Various molds like Aspergillus can produce toxic chemical compounds that damage cellular function. The mold itself can trigger immune reactions which drive inflammation, but mycotoxins (aka mold toxins) have their own chemical properties when targeted against the kidneys and liver which can lead to detoxification interference. This lecture by Kurt N. Woeller, DO will discuss some of the mechanisms involved that underlie liver and kidney problems linked to certain mold toxins.
Q: Is fungal sinusitis a mold problem?
A: Mold is a type of fungus, so if there is mold in the sinuses then it would be a cause of fungal sinusitis.
Q: Can one beat it with a nasal spray alone as opposed to a whole-body approach?
A: Yes, this is possible if the mold is isolated to the sinuses.
Q: How do we treat it? Apart from remove the toxic mold? Botanicals, antibiotics etc.?
A: Every patient is different. Here’s a good article about diagnosing and treating mold exposure. Here’s a good article about 8 binders for mycotoxins.
Q: If a client has been diagnosed with vasculitis and is not able to pass urine regularly, is this related to a specific nephron structure or general?
A: Vasculitis is inflammation of blood vessels and both arteries and veins can be affected. If a specific blood vessel providing blood flow to a nephron or specific part of the nephron is inflamed this could adversely affect the cells of the nephron and therefore kidney function. Lack of blood flow that is severe can leads to death of cells that could lead to necrosis.
Q: To what extent can renal function recover if the mycotoxins are properly removed?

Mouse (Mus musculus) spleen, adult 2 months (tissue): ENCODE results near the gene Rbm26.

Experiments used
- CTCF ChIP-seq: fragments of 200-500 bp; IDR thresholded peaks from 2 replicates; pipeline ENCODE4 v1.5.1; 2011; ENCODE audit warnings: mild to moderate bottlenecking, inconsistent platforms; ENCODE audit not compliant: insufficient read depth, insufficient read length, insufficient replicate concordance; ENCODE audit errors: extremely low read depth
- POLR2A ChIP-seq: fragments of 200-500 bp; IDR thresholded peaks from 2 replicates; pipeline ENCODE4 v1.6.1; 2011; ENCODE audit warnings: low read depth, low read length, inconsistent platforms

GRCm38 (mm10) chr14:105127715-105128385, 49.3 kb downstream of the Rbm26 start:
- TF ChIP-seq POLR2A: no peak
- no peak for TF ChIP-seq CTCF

A: This depends on a lot of factors such as the level of exposure, duration of exposure, underlying tissue damage, healing capacity of the affected cells, etc.
Q: I presume the hepatic function can generally recover more readily.
A: The liver has increased capacity for healing compared to other organs in the body. However, the same or similar factors as mentioned previously with regards to the kidneys applies to the liver or any organ.
Q: I’m assuming that the oxalates Aspergillus can also cause oxalate kidney stones, correct?
A: Yes. If Aspergillus is producing oxalate, and these oxalates find their way into general circulation and into the kidneys they could cause or contribute to kidney stones.
Q: Once you get rid of mold, how long can internal systemic effects last?
A: This depends on a lot of factors such as the level of exposure, duration of exposure, damage that has occurred to tissue function, healing capacity of affected cells, general health of patient, etc.
Q: I think of oxalates as disruptive crystals capable of mechanical disruption of structural components of organelles and membranes. Hence capable of triggering release of those usually sequestered compounds that can trigger apoptosis or necroptosis, etc.
A: I think this is a good description too.
Q: What about when Organic Acids Test mold markers are elevated, but no MycoTOX Profile markers come out elevated?
A: This is a scenario that can happen. Just because Aspergillus appears to be colonizing the digestive system as detected by elevated OAT markers (#2, #4, #5, or #6), it does not automatically mean corresponding Aspergillus mycotoxins will be produced at high levels and detected on the MycoTOX Profile. However, in most cases in my experience (approximately, 80-90% of people) there are corresponding mycotoxins seen.